For a long, long time, researchers have been investigating the impact drinking coffee has on the human body. This article focuses on some of the more common misconceptions related to coffee and health. It is important to realize what the studies are actually saying and not to draw incorrect conclusions based on reading the study.
1. Unfiltered Coffee Increases Health Risks
Two recent studies have been published citing that drinking coffee which is unfiltered as in the French Press method are associated with an increase in LDL (bad) cholesterol and or homocysteine levels.
The first study, by Dr. Marina Grubben et al, published in the American Journal of Clinical Nutrition was conducted in the Netherlands. It involved studying 64 healthy adults drinking six large cups of unfiltered coffee or another beverage during a two week period. The results showed that there was an increase in homocysteine levels of 10% in individuals who consumed the unfiltered coffee. They linked this to an increased risk for heart disease by 10%.
In another study, participants drank unfiltered coffee for two weeks and were compared to those who drank filtered coffee. There was an increase in serum LDL cholesterol of 2mg/dl for those drinking unfiltered coffee. After two weeks, they switched to filtered coffee and the serum cholesterol returned to baseline.
These studies, while interesting, don't tell us anything about long term effects. A two week study does not give us an answer to the long term risk of drinking unfiltered coffee. In the homocysteine related study, the control group didn't even drink coffee. Yet the way this has been reported is that it is healthier to drink filtered coffee. A more recent study has shown that homocysteine levels did not drop when drinking filtered coffee. There has been trouble isolating the cause. Is it the caffeine? Who knows? More research is needed.
2. Coffee Leads To Heart Disease
It has long been thought that coffee, as a stimulant, would lead to various forms of heart disease. The recent literature. however, suggests that coffee is safe in moderate doses. Recently, one researcher, Warren G. Thompson, M.D., noted in a 1994 literature review on this subject: "The largest and better studies suggest that coffee is not a major risk factor for coronary disease."
Additionally, a major study conducted by Willet, et al., examined data collected from more than 85,000 women over a 10-year period. Upon adjusting the data for known risk factors such as smoking, they found no increased risk of CVD for women who drank six or more cups of coffee per day.
A 1990 study by Diedrich, et al., looked at 45,000 men. It found no link between coffee, caffeine and CVD in men who drank four or more cups of coffee per day.
3. Coffee Causes Ulcers
Often times, when people see me drinking a cup of coffee -- they give the warning "You shouldn't drink coffee, it will give you ulcers." The thinking, until recently, was that excess stomach acid caused ulcers and that coffee would contribute to the stomach acid. Recent studies however show that most ulcers are caused by a particular bacteria, namely Helicobacter pylori . Those ulcers can be cured easily with antibiotics. An important distinction to make is that while coffee or spicy foods for that matter don't cause the ulcers, they may serve to aggravate existing ulcers.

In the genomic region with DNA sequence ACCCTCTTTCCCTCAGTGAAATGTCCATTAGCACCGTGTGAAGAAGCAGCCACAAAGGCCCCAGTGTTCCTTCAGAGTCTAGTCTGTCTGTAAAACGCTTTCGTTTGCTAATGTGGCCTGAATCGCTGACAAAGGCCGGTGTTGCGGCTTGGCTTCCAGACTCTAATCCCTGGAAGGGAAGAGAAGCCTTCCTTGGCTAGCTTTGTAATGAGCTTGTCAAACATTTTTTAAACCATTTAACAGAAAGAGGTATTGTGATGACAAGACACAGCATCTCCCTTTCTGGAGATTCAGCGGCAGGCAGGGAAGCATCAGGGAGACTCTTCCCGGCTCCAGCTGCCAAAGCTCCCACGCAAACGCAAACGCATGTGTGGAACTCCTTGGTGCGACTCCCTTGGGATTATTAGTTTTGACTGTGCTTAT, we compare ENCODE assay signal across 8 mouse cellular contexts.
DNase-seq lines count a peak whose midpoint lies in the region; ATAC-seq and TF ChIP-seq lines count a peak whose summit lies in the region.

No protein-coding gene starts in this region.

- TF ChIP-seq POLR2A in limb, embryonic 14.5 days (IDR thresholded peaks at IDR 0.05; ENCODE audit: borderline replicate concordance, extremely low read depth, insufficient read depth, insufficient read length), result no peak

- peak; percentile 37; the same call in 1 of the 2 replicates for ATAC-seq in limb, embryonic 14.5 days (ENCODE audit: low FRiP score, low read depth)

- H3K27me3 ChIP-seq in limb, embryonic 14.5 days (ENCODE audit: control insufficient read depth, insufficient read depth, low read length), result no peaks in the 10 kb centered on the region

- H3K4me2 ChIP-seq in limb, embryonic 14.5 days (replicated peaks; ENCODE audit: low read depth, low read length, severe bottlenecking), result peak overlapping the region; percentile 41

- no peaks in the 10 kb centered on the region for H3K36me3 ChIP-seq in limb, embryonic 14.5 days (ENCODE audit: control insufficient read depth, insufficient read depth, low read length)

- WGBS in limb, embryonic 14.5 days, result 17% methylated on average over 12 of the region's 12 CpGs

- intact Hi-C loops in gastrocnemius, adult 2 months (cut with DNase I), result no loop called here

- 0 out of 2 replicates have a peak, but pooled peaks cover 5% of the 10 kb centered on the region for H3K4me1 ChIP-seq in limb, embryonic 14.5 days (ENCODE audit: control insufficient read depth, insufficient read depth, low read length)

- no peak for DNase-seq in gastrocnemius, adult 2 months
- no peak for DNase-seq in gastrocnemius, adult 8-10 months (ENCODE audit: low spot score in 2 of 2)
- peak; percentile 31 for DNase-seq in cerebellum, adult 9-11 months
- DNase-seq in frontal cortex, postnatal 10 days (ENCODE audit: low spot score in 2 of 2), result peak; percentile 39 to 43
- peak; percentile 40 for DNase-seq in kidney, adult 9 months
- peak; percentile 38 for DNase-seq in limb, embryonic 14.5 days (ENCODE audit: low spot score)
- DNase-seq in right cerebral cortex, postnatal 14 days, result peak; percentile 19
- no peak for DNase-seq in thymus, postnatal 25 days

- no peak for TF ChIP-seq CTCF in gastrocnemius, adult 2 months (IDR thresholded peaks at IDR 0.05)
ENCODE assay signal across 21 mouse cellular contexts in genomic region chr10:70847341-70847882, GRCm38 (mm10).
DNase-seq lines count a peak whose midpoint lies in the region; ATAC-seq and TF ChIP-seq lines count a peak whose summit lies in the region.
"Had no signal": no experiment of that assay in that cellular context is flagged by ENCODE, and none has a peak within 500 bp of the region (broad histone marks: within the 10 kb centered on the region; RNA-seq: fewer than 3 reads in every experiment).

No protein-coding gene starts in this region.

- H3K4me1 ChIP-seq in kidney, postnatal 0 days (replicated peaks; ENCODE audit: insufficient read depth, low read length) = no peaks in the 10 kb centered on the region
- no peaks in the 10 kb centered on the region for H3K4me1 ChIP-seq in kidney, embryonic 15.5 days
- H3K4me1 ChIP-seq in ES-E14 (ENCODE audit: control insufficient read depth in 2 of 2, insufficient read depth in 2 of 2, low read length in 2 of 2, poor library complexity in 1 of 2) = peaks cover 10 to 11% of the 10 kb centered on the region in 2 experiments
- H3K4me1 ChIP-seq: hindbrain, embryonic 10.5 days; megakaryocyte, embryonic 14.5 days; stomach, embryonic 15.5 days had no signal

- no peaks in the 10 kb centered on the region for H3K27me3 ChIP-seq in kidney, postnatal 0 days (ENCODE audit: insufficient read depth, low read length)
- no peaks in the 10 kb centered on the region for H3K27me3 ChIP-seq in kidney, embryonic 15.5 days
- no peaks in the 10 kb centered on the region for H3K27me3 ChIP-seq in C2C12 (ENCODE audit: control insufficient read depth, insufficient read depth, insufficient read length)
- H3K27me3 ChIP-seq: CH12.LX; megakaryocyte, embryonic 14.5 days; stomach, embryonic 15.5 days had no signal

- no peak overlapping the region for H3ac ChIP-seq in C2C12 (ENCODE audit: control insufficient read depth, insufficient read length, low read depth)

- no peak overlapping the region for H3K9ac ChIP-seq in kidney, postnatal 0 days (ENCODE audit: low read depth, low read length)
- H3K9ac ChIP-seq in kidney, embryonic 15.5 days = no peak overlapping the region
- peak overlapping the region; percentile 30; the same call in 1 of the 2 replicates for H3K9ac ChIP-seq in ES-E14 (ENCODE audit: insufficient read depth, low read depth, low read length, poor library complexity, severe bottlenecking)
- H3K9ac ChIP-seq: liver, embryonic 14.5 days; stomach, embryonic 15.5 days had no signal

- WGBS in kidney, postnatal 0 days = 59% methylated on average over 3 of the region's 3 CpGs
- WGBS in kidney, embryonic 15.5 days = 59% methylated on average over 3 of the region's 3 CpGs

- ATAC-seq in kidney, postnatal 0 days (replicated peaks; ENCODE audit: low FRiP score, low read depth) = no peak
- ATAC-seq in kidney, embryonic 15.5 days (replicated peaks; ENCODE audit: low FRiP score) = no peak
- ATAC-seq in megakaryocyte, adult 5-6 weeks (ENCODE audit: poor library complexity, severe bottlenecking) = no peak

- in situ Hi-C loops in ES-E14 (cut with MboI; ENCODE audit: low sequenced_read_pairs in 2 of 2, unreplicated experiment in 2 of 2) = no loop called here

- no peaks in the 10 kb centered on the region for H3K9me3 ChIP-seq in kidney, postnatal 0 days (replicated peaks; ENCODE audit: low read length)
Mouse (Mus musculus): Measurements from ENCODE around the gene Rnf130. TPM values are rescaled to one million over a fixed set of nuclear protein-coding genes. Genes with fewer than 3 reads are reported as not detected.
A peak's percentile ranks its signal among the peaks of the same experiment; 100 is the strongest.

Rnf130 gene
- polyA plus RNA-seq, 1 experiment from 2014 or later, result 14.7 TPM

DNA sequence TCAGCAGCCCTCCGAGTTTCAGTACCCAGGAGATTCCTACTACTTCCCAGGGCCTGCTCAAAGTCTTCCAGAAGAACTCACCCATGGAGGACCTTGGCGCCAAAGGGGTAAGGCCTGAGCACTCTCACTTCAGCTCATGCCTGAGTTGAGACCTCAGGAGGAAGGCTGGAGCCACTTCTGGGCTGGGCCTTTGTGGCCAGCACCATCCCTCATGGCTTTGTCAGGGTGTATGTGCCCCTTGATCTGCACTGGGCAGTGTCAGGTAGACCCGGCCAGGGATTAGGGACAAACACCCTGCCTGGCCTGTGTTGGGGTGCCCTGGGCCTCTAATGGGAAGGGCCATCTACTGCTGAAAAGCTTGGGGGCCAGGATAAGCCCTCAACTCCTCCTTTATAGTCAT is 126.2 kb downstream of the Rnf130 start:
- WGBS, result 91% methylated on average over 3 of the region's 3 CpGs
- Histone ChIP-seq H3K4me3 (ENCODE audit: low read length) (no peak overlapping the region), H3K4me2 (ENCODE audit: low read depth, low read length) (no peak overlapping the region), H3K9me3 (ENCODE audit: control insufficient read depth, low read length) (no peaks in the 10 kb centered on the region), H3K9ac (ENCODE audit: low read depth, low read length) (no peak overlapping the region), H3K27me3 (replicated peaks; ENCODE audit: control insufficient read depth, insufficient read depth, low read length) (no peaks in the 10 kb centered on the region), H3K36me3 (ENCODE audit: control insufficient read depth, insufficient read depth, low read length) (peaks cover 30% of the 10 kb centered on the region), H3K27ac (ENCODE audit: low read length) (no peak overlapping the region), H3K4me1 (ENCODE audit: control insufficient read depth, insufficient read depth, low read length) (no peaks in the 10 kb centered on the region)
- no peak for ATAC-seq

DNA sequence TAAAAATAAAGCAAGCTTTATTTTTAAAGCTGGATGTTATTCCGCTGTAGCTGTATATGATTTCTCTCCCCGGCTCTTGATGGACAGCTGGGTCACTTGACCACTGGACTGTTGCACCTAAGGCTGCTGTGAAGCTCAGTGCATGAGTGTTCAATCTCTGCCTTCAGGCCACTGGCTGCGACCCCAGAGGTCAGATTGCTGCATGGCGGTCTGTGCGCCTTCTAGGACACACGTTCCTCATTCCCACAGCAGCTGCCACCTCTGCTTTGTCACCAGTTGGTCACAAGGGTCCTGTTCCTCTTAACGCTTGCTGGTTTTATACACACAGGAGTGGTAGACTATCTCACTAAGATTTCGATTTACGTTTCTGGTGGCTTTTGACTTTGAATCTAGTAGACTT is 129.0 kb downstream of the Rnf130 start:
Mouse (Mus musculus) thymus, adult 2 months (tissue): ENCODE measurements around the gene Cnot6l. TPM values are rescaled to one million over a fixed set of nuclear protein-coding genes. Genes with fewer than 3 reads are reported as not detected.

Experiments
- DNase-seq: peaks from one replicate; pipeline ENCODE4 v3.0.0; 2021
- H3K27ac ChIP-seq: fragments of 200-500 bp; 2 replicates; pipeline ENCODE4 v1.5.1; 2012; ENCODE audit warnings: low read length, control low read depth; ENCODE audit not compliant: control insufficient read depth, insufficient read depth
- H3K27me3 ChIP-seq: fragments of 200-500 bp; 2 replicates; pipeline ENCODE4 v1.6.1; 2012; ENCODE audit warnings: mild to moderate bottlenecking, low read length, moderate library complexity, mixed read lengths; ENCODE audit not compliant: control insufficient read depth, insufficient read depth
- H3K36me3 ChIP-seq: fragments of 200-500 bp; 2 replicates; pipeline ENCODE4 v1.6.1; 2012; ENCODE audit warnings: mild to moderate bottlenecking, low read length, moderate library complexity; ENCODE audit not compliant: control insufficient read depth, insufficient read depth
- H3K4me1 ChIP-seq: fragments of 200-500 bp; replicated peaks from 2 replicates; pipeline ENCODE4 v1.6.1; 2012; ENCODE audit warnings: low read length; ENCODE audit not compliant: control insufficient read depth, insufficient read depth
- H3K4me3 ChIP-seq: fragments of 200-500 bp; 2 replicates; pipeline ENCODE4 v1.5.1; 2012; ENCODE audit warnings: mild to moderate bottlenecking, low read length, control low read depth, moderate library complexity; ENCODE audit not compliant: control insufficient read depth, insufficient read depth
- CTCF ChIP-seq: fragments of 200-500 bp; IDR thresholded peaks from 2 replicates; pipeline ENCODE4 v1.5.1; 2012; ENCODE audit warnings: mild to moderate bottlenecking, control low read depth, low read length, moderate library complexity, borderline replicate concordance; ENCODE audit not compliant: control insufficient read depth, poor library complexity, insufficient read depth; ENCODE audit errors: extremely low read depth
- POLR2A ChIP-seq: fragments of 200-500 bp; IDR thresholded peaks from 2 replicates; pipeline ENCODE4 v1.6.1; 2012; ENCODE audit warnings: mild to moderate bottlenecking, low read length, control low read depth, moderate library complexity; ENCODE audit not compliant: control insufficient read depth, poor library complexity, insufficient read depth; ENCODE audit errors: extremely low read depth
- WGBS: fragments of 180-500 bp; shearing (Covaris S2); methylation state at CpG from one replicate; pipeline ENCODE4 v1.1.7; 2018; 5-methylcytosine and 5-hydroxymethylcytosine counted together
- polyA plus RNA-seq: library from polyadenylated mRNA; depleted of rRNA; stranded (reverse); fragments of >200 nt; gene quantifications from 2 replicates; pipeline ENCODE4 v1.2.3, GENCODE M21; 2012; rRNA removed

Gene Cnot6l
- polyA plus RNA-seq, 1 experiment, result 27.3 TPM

4. Coffee Is Bad For Reproductive Health
Miscarriage, low birth weight, infertility. These are all commonly associated with being increased with coffee consumption. However, there has been little convincing evidence that a moderate amount of caffeine during pregnancy will cause these conditions.
Scientists have had trouble linking consumption of coffee to miscarriage. There are many confounders in this area. As an example, it has been found that women who don't experience nausea during pregnancy are more likely to miscarry. This could be due to them being less likely to stay away from foods and beverages that cause nausea. Therefore, coffee could be lumped in together with many other things that are consumed that should be avoided.
Low birth weight in children has not been proven even at high caffeine consumption levels in women. A 1993 study by Larroque, et. al., found that women who consumed more than 800 mg of caffeine daily had no greater risk than women who did not.
Furthermore, studies have also shown that women who drink more than three cups of coffee daily are at no increase risk of infertility or delayed conception.
Certainly, there have been many other studies conducted on coffee and health and many more will be performed in the future. But before you jump to the conclusion that you are going to die a premature death, read the article a little closer and seek out related articles to see if there is conflicting data. And in the meantime, enjoy your coffee in moderation.